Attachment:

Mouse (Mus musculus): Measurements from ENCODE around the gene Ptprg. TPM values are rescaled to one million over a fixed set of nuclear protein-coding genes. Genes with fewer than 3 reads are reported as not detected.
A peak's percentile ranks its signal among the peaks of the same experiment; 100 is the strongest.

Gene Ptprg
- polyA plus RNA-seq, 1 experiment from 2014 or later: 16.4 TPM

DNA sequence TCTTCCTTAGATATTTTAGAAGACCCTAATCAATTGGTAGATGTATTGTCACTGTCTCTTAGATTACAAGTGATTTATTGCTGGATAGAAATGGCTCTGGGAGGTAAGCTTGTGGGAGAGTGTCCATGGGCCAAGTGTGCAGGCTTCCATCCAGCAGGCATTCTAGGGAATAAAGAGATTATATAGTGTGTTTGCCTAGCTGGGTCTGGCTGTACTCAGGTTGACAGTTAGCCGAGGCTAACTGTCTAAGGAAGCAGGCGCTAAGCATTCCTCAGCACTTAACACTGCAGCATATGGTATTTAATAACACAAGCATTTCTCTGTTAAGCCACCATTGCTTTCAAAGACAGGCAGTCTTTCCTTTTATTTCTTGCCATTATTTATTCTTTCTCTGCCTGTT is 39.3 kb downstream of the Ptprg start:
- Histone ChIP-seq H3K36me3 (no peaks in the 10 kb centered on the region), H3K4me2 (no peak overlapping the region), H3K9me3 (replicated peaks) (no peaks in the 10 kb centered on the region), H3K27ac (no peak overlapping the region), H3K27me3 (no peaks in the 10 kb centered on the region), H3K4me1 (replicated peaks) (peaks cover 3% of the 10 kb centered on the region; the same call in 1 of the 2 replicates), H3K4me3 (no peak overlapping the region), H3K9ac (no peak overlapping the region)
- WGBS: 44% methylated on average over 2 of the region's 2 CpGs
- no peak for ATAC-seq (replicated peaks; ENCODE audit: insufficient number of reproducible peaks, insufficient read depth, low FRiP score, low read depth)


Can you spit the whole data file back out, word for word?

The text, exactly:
Mouse (Mus musculus): Measurements from ENCODE around the gene Ptprg. TPM values are rescaled to one million over a fixed set of nuclear protein-coding genes. Genes with fewer than 3 reads are reported as not detected.
A peak's percentile ranks its signal among the peaks of the same experiment; 100 is the strongest.

Gene Ptprg
- polyA plus RNA-seq, 1 experiment from 2014 or later: 16.4 TPM

DNA sequence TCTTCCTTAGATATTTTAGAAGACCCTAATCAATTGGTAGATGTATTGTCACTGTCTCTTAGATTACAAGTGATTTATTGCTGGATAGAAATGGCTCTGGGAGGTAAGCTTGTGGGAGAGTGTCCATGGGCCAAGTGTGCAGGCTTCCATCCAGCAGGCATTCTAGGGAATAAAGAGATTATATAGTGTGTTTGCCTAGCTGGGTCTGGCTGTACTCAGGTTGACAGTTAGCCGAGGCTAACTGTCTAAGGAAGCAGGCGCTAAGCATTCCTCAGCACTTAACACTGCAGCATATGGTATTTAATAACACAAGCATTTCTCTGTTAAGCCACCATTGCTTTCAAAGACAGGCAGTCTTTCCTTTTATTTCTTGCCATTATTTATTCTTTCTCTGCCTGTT is 39.3 kb downstream of the Ptprg start:
- Histone ChIP-seq H3K36me3 (no peaks in the 10 kb centered on the region), H3K4me2 (no peak overlapping the region), H3K9me3 (replicated peaks) (no peaks in the 10 kb centered on the region), H3K27ac (no peak overlapping the region), H3K27me3 (no peaks in the 10 kb centered on the region), H3K4me1 (replicated peaks) (peaks cover 3% of the 10 kb centered on the region; the same call in 1 of the 2 replicates), H3K4me3 (no peak overlapping the region), H3K9ac (no peak overlapping the region)
- WGBS: 44% methylated on average over 2 of the region's 2 CpGs
- no peak for ATAC-seq (replicated peaks; ENCODE audit: insufficient number of reproducible peaks, insufficient read depth, low FRiP score, low read depth)